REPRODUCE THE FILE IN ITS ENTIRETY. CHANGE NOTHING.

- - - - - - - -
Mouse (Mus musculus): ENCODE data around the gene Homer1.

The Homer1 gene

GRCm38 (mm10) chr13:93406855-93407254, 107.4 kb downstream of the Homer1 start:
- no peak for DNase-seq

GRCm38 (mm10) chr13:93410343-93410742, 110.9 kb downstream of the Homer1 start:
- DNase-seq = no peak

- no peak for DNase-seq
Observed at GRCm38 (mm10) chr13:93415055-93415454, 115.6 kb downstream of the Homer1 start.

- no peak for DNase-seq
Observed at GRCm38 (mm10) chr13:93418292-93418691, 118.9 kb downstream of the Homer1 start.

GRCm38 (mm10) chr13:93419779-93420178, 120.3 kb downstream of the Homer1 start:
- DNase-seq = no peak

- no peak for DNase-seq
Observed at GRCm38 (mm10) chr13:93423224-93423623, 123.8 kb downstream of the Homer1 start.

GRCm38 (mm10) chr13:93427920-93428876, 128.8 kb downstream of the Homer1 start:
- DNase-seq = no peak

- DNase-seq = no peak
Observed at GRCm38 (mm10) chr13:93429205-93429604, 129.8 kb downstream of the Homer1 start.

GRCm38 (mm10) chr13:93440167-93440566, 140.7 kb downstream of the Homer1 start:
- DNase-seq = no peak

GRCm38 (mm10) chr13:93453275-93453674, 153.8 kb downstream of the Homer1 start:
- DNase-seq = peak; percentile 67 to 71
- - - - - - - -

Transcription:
Mouse (Mus musculus): ENCODE data around the gene Homer1.

The Homer1 gene

GRCm38 (mm10) chr13:93406855-93407254, 107.4 kb downstream of the Homer1 start:
- no peak for DNase-seq

GRCm38 (mm10) chr13:93410343-93410742, 110.9 kb downstream of the Homer1 start:
- DNase-seq = no peak

- no peak for DNase-seq
Observed at GRCm38 (mm10) chr13:93415055-93415454, 115.6 kb downstream of the Homer1 start.

- no peak for DNase-seq
Observed at GRCm38 (mm10) chr13:93418292-93418691, 118.9 kb downstream of the Homer1 start.

GRCm38 (mm10) chr13:93419779-93420178, 120.3 kb downstream of the Homer1 start:
- DNase-seq = no peak

- no peak for DNase-seq
Observed at GRCm38 (mm10) chr13:93423224-93423623, 123.8 kb downstream of the Homer1 start.

GRCm38 (mm10) chr13:93427920-93428876, 128.8 kb downstream of the Homer1 start:
- DNase-seq = no peak

- DNase-seq = no peak
Observed at GRCm38 (mm10) chr13:93429205-93429604, 129.8 kb downstream of the Homer1 start.

GRCm38 (mm10) chr13:93440167-93440566, 140.7 kb downstream of the Homer1 start:
- DNase-seq = no peak

GRCm38 (mm10) chr13:93453275-93453674, 153.8 kb downstream of the Homer1 start:
- DNase-seq = peak; percentile 67 to 71